For the next few months, we'll paddle and walk, explore the river and its banks as it cuts through the largest elephant populations in the world.

[ Elephant trumpets ] [ Rumbling ] The mystery of the two bulls still works inside my head.

♪♪♪♪ They were born over 70 years ago into a very different world.

There would have been over 5 million elephants then.

We were waging a world war as a 250-pound baby fought his own first battle against gravity to stand and his mother diligently cleaned away the placenta to hide the scent and to protect him from lions and hyenas.

[ Elephant rumbles ] ♪♪♪♪ Each baby born then had less than a 10% chance of making it past our guns and snares to the age of the two old bulls.

But both somehow survived.

BEVERLY: I've also been thinking about those first steps.

Soon after birth, a mother takes her newborn into the herd.

The family gently adjusts pace for the smallest, shortest, newest legs.

Within hours, he is their much-celebrated new baby that everyone wants to greet and to get to know and to protect.

♪♪♪♪ This social world he is introduced to will help him develop into one of the most intelligent and sensitive beings on the planet.

[ Rumbling ] ♪♪♪♪ [ Rumbles ] [ Bird chirping ] The pace of a herd is misleadingly slow.

They cover huge distances at an apparent stroll.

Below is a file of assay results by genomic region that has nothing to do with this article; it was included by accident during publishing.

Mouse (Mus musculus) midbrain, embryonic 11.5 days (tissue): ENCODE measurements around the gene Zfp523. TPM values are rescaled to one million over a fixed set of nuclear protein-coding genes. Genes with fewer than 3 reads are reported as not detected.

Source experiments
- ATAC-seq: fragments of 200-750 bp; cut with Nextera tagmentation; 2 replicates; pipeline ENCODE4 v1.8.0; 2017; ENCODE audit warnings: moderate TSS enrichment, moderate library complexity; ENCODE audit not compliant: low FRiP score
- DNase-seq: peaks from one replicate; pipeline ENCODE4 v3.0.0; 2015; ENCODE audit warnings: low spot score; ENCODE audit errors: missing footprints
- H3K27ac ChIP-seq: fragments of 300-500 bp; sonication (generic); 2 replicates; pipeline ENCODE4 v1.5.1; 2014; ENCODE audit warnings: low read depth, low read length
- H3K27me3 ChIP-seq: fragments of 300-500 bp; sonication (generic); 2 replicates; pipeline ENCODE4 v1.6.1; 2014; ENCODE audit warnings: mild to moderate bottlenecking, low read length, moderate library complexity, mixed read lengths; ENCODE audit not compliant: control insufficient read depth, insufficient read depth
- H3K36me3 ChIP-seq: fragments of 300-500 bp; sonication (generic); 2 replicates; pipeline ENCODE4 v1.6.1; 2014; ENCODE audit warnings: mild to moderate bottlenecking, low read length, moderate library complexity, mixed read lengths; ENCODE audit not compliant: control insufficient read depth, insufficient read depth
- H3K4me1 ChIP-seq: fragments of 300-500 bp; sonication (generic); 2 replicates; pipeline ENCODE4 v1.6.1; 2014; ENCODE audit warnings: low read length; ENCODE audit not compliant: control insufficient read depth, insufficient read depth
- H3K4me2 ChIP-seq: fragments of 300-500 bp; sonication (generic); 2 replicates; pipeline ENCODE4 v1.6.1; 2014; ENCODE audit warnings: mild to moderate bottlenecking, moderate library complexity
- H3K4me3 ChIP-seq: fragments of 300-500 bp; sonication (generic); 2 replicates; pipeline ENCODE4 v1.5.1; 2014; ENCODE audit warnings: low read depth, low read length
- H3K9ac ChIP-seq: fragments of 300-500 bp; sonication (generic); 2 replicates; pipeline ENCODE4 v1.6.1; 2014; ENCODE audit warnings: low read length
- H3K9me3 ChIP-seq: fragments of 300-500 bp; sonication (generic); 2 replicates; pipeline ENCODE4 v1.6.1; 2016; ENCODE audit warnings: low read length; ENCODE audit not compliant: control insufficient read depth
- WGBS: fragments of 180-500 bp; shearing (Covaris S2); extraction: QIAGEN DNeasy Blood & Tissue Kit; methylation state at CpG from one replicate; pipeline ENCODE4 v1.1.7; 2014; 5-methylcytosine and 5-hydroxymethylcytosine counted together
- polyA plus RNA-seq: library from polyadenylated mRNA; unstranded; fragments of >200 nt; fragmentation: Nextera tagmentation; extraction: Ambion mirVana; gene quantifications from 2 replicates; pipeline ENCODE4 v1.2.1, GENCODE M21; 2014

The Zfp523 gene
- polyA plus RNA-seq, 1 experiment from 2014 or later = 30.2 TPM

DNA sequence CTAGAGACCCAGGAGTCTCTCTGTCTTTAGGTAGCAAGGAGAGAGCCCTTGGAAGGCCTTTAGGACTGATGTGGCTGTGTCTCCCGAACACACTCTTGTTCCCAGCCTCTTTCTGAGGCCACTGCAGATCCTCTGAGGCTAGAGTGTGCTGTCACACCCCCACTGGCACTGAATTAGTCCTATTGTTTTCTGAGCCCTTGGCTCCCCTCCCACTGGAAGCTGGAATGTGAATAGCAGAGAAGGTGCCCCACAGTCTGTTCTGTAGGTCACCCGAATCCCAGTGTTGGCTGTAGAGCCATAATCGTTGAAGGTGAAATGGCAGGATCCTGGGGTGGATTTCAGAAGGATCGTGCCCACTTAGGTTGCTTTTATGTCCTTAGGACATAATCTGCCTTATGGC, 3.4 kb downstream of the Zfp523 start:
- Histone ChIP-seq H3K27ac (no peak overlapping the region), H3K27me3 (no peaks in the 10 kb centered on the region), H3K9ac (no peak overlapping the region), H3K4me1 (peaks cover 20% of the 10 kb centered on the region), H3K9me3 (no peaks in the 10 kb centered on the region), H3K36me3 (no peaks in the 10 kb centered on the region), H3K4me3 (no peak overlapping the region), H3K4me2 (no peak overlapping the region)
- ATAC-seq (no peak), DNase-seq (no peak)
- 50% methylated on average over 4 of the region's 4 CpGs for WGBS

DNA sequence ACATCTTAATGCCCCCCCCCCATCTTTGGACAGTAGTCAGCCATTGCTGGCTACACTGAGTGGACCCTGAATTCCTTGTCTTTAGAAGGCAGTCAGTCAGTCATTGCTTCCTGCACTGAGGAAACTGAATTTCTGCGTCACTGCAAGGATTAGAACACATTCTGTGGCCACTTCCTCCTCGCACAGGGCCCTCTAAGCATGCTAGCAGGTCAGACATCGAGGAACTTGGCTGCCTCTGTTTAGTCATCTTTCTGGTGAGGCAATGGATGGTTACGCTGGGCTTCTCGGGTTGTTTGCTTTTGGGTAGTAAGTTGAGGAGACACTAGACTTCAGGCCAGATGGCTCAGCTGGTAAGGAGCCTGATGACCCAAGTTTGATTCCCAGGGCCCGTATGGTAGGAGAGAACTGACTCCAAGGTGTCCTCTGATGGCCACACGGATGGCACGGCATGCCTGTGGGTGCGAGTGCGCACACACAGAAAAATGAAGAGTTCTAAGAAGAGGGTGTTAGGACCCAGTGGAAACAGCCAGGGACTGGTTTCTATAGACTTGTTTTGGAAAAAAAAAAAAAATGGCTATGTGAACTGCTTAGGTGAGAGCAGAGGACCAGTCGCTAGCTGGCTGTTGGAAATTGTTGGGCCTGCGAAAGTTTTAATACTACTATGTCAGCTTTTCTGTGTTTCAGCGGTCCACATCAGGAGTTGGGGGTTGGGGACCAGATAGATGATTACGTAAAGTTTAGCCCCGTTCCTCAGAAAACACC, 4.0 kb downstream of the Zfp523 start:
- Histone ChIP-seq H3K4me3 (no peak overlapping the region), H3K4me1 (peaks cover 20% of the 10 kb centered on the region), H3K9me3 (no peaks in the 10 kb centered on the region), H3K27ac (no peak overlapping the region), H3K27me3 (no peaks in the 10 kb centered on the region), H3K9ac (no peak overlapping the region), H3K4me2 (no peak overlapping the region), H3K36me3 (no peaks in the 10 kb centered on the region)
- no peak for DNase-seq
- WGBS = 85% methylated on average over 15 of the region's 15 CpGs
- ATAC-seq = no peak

But a quick nap while standing up disorientates him.

[ Birds calling ] That's the time to panic.

[ Adult rumbling ] [ Rumbling continues ] He's a miniature elephant in a world of giants and on strange, slippery terrain.

[ Adult rumbles ] Even at his age, days old, he would have understood the ways of elephants, to recover from any indignity with aggression.

[ Adult rumbling ] Charge at egrets, charge at shadows, but charge whenever you can.

[ Trumpets ] ♪♪♪♪ [ Rumbling ] At his mother's side, an amazing lesson begins.

He wants milk now, having survived his near-death experience with shadows and demons, but she withholds his privileges.

♪♪♪♪ He needs to strengthen his bond with her.

And with elephants, that early imprinting is vital.

He is frustrated.

He wants that milk.

But colossal legs outsmart his every move.

It's only when his temper tantrum passes that he is allowed in.

His constant pounding away yields results, and milk squirts out.

These are the intimate lives of elephants we often forget about when we see them just as falling numbers on a chart.

The water's deep enough for the hippo here.

DERECK: It's on the next bend.

BEVERLY: It's two weeks in, and we have a problem already.

We know enough from 30 years of filming them exactly what is going on.

DERECK: There, up ahead -- hippos fighting.

BEVERLY: This narrow channel is not big enough for us and angry hippos.

Better go around them.

It's time to get out of the deep water.

Dereck is always keen to give it a try.